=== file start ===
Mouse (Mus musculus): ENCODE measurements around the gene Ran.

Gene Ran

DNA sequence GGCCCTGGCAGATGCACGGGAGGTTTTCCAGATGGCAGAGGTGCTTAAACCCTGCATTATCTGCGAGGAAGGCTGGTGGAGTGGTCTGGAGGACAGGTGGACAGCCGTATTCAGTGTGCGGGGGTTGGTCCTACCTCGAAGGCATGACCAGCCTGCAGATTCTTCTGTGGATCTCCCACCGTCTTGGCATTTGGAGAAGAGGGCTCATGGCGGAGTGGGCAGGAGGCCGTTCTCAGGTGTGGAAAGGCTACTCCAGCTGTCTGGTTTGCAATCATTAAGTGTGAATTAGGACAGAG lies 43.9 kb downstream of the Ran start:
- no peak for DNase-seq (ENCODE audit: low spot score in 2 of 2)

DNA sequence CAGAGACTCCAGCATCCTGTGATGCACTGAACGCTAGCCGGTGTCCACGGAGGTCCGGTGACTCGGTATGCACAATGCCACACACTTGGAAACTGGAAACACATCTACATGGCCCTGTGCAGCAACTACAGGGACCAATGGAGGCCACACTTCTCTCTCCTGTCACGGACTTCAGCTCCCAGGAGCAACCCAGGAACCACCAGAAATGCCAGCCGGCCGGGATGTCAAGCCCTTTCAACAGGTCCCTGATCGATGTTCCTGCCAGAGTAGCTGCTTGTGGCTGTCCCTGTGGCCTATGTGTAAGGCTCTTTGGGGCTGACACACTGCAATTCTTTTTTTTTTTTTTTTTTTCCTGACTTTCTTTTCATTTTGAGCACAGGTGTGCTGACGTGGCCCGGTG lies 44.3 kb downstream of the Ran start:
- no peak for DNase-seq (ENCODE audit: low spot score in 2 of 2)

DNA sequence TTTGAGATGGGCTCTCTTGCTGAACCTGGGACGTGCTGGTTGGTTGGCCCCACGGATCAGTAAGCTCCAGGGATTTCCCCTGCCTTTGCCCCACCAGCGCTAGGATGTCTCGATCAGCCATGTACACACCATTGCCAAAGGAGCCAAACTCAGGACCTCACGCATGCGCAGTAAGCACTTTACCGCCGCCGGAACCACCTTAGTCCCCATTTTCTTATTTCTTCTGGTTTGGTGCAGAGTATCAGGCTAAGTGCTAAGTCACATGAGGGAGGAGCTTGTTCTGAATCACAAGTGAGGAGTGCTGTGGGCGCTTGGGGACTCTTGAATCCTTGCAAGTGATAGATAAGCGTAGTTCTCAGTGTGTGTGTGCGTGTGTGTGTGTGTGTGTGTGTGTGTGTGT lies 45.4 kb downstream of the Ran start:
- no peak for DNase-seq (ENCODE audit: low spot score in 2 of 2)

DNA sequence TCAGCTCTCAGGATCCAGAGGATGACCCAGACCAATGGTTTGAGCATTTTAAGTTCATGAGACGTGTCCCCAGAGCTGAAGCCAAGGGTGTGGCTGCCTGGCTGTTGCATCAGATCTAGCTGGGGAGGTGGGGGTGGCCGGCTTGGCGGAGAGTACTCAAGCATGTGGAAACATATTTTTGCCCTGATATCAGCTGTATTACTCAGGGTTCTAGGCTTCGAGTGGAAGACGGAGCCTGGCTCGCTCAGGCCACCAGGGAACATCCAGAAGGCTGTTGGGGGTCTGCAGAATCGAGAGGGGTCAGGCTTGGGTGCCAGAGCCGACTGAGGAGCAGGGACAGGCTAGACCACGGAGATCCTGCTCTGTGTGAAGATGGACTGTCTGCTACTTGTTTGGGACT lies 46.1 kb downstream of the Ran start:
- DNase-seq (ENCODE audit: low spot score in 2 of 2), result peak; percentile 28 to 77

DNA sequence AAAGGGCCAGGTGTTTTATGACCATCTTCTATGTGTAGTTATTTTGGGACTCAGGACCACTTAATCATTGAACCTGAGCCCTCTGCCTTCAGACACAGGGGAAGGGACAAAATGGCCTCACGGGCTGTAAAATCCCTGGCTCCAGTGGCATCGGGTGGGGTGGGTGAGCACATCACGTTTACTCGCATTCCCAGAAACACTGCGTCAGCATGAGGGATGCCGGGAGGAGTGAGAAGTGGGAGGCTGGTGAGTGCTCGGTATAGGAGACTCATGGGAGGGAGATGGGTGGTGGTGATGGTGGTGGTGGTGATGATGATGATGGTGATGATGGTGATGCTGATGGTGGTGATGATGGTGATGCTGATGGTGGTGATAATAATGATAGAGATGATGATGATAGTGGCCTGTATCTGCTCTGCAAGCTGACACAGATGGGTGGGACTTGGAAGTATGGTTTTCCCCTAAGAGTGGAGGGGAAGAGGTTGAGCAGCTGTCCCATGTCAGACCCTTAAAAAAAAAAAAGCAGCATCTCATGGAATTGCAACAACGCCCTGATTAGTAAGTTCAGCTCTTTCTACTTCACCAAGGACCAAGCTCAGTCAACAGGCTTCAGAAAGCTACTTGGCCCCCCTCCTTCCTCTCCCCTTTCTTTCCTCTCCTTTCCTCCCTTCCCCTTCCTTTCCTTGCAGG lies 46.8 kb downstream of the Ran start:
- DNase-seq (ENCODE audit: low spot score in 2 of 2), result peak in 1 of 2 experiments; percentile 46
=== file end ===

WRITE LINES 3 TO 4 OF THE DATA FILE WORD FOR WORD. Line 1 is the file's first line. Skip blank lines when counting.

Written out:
DNA sequence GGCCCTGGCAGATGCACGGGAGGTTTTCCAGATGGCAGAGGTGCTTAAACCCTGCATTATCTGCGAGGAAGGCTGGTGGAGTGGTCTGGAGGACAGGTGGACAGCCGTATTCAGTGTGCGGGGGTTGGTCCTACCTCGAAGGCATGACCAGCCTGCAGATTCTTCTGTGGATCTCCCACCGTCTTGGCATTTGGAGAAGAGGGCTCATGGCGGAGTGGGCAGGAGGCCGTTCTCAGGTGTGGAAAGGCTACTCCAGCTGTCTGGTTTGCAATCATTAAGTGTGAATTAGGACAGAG lies 43.9 kb downstream of the Ran start:
- no peak for DNase-seq (ENCODE audit: low spot score in 2 of 2)